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The benefits of a strong & lasting equipment partnership

“You don’t just marry the individual; you marry the whole family.”

Whether the old adage is true about marriage or not, a similar dynamic certainly applies to today’s construction equipment. You don’t just shop for an excavator or a wheel loader—you shop for the whole dealership.

Dealers increasingly play critical roles in the success of the contractors who buy from them, becoming ongoing partners for parts, maintenance, telematics support and more.


 

When buying a machine means entering a years-long business relationship, there’s more to consider than just machine specs. Here’s how to navigate the dealer selection process to find both the machine and the support that will best back your business long term.

When Choosing a Brand Is Choosing a Dealer

Because most equipment manufacturers set up their dealer networks geographically, you’re only likely to have one dealer per equipment manufacturer in your area. Choosing between brands often means choosing between dealers. But as the machines in the industry evolve, the gaps between their specifications are getting smaller. As such, dealers are factoring more and more into the equation for many business owners looking to buy.

That means your biggest objective is finding the best business partner. You want a dealer who will view you not just as a sale, but as a service commitment, offering proactive, long-term support. Whether through a warranty period, a financing period or beyond, finding an equipment dealer who delivers on parts and service will protect your uptime and your bottom line. It’s no small factor in choosing a machine.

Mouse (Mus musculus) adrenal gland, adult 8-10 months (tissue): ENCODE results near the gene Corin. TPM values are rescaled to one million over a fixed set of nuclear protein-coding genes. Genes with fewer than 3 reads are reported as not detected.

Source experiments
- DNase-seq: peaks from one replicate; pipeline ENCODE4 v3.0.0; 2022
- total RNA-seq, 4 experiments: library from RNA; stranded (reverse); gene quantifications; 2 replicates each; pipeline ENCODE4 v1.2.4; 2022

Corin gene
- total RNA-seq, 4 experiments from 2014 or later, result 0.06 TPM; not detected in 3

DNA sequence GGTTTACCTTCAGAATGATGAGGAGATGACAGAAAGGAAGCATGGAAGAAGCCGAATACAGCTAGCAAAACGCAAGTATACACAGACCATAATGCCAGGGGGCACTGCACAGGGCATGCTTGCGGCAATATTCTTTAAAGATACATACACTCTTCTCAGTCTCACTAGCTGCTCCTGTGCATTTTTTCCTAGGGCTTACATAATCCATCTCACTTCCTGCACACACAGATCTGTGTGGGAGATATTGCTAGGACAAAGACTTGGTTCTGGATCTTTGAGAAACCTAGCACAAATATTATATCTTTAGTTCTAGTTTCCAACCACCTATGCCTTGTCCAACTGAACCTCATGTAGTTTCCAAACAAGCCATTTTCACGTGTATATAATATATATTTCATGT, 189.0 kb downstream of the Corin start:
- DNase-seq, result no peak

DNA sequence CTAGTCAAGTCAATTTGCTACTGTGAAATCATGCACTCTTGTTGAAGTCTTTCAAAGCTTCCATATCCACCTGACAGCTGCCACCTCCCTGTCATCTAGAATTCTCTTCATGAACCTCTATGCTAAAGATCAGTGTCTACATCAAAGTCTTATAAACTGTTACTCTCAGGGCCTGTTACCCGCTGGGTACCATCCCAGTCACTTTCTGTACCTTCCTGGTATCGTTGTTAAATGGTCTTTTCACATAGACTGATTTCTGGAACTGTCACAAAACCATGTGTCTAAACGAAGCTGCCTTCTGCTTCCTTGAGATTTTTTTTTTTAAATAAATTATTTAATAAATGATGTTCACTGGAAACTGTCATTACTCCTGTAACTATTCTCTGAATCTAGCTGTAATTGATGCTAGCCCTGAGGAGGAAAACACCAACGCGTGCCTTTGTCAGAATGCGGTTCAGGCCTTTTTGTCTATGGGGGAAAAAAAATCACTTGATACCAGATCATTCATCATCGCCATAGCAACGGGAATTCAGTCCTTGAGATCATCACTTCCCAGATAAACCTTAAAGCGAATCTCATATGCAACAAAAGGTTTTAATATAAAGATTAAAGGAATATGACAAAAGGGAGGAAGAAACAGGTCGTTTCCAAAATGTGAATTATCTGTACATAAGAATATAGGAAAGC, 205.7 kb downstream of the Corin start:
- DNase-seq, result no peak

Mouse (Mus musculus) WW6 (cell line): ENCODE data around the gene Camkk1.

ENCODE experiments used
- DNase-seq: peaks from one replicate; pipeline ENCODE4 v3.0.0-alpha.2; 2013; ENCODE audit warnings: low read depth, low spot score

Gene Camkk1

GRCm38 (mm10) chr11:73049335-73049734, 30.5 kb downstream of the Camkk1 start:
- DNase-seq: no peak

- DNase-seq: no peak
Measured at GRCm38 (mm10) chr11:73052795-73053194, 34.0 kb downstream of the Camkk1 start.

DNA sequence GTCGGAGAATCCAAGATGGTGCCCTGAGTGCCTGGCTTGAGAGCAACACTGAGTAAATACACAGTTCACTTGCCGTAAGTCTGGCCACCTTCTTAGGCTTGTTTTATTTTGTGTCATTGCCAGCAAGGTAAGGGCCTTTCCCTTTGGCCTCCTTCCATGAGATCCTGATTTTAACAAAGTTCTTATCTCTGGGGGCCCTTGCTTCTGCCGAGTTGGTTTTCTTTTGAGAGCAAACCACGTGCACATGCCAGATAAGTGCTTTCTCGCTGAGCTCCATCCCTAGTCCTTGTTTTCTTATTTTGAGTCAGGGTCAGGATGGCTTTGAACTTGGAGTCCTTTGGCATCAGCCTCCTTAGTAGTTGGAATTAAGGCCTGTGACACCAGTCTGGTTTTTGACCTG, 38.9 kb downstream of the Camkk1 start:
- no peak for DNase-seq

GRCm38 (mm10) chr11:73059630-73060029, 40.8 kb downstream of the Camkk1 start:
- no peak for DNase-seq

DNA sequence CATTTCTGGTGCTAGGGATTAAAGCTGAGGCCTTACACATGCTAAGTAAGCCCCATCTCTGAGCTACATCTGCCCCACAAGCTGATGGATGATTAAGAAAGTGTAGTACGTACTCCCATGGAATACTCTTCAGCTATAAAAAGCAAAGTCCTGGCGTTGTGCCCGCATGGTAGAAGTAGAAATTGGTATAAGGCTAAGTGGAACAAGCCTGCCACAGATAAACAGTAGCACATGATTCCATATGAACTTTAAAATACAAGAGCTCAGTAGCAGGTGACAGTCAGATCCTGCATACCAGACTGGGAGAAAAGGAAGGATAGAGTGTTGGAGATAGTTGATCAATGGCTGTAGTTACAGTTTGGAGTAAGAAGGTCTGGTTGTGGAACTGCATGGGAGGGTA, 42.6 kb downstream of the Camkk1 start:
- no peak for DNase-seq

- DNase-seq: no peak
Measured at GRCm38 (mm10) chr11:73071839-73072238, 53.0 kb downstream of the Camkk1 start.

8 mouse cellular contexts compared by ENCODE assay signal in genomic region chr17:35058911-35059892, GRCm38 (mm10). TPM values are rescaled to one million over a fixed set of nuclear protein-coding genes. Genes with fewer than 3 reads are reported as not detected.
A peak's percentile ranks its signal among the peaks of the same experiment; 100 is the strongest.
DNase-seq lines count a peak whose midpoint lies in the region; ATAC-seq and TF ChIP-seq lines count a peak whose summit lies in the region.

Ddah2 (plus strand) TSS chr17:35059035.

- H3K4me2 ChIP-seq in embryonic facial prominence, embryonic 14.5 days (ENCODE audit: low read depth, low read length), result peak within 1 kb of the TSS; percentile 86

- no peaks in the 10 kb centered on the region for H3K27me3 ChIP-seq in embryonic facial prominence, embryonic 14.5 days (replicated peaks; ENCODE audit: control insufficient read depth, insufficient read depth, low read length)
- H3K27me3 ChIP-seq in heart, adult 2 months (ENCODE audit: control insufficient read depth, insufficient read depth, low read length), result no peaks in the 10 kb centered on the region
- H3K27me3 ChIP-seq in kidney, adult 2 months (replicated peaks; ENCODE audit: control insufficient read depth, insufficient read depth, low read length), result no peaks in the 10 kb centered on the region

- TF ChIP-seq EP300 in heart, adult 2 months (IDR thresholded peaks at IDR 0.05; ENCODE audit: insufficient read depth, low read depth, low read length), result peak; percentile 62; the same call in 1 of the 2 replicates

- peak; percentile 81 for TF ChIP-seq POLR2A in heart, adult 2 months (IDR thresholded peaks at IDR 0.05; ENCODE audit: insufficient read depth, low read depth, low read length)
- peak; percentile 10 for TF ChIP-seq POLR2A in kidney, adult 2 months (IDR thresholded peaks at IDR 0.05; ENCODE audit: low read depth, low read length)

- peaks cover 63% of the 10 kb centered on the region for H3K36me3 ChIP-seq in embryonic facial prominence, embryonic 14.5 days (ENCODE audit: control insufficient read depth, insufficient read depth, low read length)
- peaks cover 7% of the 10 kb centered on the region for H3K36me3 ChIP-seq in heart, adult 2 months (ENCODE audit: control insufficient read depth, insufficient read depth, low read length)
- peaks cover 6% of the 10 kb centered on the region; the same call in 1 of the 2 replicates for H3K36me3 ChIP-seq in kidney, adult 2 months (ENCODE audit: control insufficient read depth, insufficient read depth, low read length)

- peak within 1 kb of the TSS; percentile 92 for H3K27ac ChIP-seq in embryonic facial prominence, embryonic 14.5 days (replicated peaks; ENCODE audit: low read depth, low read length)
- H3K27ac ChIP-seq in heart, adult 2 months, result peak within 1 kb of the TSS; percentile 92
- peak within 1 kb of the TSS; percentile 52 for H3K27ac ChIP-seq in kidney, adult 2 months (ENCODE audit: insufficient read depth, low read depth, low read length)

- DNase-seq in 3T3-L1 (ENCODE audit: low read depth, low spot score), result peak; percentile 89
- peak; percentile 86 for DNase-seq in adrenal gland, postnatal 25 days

A dealer’s size isn’t predictive of service. You may prefer to work with a small mom-and-pop dealership or a larger enterprise dealer with a main branch and satellite locations. The latter can be particularly beneficial if you work in a large geographical area, when you may need parts and service from more than one branch. So, how do you size them up?

Make a Short List & Then Make It Shorter

 

When you start looking at dealerships, the map matters most. Look at where your business is located and consider which dealerships are positioned, quite literally, to support you best. Especially in larger metro areas, a dealership on the north side of the city may not be your best bet if your business is located in a southern suburb. And if you work regionally, consider whether a dealership with multiple locations across the state or in a multistate area may be the best fit.

Once you have a few options, ask around. If you have industry peers in the area, they will likely have thoughts on a given dealer. Online reviews abound, too, offering a glimpse into the good, the bad and the ugly behind many businesses—just make sure to take them with a grain of salt.

Next, it’s time to visit in person. Walking into a facility should prove to be a good gut check. Is their space clean? Is it well lit? Are the shelves stocked with parts? Everything down to the way you’re greeted upon entry can offer hints at a dealership’s overall customer experience.

Once you’re one-on-one with a company representative, ask every question you have—about the machine, of course, but about service capabilities, too. How many technicians work there? What are their experience levels? How does telematics factor into a dealer’s support process? How long does it take the dealer to dispatch service in the field?

Like Every Relationship, It’s a Two-Way Street

After all your research and questioning, it’s important to keep expectations realistic. You may find a dealer who knocks it out of the park for you in every area, every time. You may also experience a dealer that makes mistakes from time to time. But that should be relatively rare over the long haul, and how a dealership rights such wrongs will go a long way toward determining your future business with it.

 

That said, the dealer is entering into a relationship with you, too. And the customer isn’t always right—or at least, it isn’t always the right fit. Personalities might not mesh. Skill sets might not align. These are all things to consider, from your perspective and theirs. It’s not just about what the dealership can do, but how you fit together as well.

 

With the purchase of a new machine, you and the dealer will ultimately enter a business relationship for the foreseeable future. And like any relationship, it will require honest communication and understanding along the way. A mutual commitment to that will result in a solid partnership that’s mutually beneficial as well—for your business and theirs.